The banded woodpecker (Chrysophlegma miniaceum) or the banded red woodpecker is a species of bird in the family Picidae. It is found in Brunei, Indonesia, Malaysia, Myanmar, Singapore, and Thailand. Its natural habitats are subtropical or tropical moist lowland forests and subtropical or tropical mangrove forests.
The upper parts of the banded woodpecker are predominantly rufous-brown. The mantle is dull olive scaled with buff and the rump is yellow. The tail is chocolate-brown. The head is mostly rufous-brown with a shaggy yellowish nape. The chin, neck and throat are reddish-brown, the breast reddish barred with olive and the belly whitish, heavily barred with brownish-black. The sexes differ slightly; the male has a redder face and throat while the female's face and throat are browner, flecked with white. Both sexes have a dark beak, a chestnut eye with a bluish orbital ring, and greenish legs. Adult birds are about 26 cm (10 in) long.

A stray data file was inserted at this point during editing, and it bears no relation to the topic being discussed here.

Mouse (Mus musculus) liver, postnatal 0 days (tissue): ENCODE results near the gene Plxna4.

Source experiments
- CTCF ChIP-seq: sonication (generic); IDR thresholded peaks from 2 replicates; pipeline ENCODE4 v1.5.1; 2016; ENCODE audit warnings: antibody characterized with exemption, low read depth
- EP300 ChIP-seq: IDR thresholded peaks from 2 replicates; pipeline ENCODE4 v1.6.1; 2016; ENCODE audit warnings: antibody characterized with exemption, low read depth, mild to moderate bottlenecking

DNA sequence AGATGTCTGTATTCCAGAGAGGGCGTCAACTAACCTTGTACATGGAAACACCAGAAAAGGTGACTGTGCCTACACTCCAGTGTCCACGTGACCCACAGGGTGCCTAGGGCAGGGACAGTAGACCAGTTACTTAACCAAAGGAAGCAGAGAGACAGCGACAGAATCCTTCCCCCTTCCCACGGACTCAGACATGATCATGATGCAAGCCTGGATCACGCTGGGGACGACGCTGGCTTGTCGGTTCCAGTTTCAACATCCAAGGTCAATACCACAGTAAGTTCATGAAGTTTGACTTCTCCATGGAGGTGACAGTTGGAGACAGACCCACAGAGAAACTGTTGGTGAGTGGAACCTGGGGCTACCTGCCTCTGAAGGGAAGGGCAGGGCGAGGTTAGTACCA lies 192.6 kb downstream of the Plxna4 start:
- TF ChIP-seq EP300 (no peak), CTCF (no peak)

The species is native to tropical southeastern Asia. Its range extends from southern Myanmar through the Malay Peninsula, Sumatra and Borneo to Java. It is a sedentary, non-migratory species and is mainly found in the lowlands. Its main habitat is primary rainforest with vines, epiphytes, tangled shrubs and fallen trees, but it also inhabits secondary forest, plantations, coastal scrub, mangroves, parks, wooded suburbs and overgrown gardens.
The banded woodpecker feeds singly or in pairs, foraging unobtrusively among vines and dense cover as well as higher in the canopy, probing into crevices, moss and epiphytes. The main items of diet are ants, their eggs and larvae, as well as other small invertebrates.
Breeding takes place at different times of year in different parts of the range. In the Malay Peninsula, nesting activities have been seen in January, with nestlings being present between February and August.
C. miniaceum has a very wide range and is described as common in some areas and uncommon in others. The population has not been quantified, but in the absence of evidence to the contrary, is believed to be steady, especially as this bird has adapted to the use of man-made habitats. The International Union for Conservation of Nature has assessed its conservation status as being of "least concern".